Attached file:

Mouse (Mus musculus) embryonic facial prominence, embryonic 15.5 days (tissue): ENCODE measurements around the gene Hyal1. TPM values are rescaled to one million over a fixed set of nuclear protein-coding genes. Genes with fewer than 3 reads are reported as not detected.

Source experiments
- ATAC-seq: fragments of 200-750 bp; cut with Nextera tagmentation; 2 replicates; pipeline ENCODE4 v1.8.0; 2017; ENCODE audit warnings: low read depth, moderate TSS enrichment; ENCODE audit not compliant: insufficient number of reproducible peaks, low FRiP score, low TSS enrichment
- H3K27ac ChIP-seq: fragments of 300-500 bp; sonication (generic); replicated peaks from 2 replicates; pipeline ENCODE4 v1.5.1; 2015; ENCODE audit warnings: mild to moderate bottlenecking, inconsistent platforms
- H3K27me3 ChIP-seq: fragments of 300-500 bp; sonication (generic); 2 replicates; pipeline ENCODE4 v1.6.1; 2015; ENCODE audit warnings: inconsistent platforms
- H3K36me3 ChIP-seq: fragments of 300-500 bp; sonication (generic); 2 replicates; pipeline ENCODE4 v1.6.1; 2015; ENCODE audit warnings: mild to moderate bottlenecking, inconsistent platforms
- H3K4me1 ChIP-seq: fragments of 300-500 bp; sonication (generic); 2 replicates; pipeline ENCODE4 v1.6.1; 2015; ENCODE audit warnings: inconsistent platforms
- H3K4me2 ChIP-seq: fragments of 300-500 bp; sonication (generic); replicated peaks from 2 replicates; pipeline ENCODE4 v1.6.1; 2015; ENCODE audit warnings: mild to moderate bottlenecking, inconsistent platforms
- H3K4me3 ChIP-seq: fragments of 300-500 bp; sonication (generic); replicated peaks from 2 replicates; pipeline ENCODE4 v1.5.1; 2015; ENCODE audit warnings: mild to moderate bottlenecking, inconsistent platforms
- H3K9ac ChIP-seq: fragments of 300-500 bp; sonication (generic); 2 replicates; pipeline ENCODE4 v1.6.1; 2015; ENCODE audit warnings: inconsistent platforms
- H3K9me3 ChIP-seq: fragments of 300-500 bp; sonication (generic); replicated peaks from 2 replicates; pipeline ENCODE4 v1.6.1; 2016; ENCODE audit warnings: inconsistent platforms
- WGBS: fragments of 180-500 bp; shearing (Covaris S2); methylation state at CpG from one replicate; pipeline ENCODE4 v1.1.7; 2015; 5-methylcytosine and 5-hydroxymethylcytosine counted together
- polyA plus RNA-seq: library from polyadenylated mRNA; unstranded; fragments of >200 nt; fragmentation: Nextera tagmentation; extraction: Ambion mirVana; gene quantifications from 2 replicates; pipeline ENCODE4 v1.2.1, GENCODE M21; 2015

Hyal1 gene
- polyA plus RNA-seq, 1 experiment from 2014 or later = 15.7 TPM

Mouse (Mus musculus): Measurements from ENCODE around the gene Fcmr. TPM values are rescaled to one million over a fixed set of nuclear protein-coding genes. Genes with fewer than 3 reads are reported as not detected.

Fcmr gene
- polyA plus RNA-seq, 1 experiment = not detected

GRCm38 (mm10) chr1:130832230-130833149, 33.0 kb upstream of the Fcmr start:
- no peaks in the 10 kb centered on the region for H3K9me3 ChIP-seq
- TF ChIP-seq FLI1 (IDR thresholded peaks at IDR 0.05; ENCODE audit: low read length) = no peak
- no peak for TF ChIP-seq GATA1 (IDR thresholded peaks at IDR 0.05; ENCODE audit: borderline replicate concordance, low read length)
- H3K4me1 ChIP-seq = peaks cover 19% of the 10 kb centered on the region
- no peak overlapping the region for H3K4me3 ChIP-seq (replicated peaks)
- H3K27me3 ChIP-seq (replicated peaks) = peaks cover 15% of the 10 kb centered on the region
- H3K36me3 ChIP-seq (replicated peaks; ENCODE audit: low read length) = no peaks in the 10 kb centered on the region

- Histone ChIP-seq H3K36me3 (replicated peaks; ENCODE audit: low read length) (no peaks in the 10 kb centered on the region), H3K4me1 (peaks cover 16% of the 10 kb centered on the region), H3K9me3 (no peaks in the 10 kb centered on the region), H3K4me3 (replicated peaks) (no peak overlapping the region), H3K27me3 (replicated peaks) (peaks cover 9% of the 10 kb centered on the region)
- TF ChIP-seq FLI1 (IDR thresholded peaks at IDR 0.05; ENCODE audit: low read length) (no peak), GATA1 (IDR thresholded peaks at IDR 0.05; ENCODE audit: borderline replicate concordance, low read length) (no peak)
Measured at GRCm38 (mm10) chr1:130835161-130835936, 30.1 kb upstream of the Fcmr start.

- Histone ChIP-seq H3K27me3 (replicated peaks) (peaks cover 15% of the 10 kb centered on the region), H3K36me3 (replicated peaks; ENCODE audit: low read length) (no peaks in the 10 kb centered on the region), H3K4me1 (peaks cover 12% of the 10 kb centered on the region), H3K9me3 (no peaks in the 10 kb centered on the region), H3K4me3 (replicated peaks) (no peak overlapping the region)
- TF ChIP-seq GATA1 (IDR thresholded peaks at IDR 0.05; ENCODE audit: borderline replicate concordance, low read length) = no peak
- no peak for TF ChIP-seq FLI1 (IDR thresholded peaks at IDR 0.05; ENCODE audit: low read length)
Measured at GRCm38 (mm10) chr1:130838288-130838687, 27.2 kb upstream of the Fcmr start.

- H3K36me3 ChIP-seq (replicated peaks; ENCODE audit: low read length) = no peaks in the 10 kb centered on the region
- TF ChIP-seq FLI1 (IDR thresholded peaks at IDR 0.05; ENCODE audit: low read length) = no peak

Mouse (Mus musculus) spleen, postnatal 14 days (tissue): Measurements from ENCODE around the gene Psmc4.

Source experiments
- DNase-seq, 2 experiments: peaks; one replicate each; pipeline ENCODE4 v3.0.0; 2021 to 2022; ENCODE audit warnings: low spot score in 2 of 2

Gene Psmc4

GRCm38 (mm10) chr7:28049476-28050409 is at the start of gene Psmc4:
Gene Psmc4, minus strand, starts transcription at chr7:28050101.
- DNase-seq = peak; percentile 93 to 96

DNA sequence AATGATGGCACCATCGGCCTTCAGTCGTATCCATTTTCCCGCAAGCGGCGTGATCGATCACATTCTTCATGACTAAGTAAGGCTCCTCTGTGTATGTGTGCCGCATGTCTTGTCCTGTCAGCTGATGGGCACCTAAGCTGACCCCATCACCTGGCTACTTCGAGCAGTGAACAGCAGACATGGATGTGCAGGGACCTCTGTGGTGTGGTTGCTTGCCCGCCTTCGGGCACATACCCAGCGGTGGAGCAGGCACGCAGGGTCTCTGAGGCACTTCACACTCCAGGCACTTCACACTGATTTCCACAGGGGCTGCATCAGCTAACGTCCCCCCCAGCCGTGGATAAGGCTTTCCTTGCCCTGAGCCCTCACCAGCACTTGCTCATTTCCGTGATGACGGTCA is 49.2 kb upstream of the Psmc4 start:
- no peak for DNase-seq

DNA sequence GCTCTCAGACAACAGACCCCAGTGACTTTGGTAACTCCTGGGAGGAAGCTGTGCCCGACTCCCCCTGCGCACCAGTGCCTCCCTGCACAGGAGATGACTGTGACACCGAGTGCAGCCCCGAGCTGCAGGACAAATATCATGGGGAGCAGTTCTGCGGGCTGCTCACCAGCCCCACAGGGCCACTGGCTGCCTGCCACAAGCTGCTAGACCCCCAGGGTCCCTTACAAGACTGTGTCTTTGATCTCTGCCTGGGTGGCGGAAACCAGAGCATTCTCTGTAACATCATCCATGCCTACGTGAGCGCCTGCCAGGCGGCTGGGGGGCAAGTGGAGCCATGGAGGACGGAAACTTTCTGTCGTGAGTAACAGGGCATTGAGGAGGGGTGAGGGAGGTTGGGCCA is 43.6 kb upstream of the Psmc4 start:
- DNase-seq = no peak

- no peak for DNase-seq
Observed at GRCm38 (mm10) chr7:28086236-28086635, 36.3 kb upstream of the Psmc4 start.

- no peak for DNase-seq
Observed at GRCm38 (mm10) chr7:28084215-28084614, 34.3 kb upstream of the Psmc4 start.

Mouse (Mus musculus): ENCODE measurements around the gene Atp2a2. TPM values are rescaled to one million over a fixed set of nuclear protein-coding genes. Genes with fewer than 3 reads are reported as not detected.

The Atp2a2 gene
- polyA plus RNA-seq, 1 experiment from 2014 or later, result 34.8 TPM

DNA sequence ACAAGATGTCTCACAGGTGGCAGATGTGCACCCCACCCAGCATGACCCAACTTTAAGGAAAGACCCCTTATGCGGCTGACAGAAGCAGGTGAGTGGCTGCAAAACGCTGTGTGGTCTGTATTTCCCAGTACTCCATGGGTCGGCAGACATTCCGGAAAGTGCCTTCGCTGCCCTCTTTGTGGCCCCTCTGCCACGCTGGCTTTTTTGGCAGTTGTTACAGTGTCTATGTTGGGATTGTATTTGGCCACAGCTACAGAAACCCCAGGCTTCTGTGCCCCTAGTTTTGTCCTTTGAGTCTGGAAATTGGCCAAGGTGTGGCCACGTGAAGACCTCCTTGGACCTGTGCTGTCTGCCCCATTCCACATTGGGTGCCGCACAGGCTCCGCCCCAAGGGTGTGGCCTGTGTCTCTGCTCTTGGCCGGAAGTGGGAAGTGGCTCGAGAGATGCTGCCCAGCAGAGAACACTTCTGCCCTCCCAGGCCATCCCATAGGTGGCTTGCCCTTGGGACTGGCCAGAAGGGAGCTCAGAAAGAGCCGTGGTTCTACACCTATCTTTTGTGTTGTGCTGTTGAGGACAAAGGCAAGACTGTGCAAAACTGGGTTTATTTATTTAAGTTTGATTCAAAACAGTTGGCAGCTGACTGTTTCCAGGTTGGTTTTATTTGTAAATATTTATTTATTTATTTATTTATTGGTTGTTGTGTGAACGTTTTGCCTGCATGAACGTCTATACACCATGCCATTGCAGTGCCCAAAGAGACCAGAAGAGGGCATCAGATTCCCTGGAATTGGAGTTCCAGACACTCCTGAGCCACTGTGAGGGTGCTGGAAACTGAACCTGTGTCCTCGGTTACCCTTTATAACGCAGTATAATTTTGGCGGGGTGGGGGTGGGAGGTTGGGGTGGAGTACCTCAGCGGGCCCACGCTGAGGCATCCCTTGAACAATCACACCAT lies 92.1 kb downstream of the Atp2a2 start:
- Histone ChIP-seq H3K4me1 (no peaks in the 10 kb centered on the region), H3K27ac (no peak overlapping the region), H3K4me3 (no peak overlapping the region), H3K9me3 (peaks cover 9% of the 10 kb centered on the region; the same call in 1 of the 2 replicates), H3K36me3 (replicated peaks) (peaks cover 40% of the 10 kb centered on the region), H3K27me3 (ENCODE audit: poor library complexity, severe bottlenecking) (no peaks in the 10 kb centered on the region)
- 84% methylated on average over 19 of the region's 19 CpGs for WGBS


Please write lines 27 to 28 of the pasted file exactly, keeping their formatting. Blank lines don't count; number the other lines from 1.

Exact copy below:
- Histone ChIP-seq H3K36me3 (replicated peaks; ENCODE audit: low read length) (no peaks in the 10 kb centered on the region), H3K4me1 (peaks cover 16% of the 10 kb centered on the region), H3K9me3 (no peaks in the 10 kb centered on the region), H3K4me3 (replicated peaks) (no peak overlapping the region), H3K27me3 (replicated peaks) (peaks cover 9% of the 10 kb centered on the region)
- TF ChIP-seq FLI1 (IDR thresholded peaks at IDR 0.05; ENCODE audit: low read length) (no peak), GATA1 (IDR thresholded peaks at IDR 0.05; ENCODE audit: borderline replicate concordance, low read length) (no peak)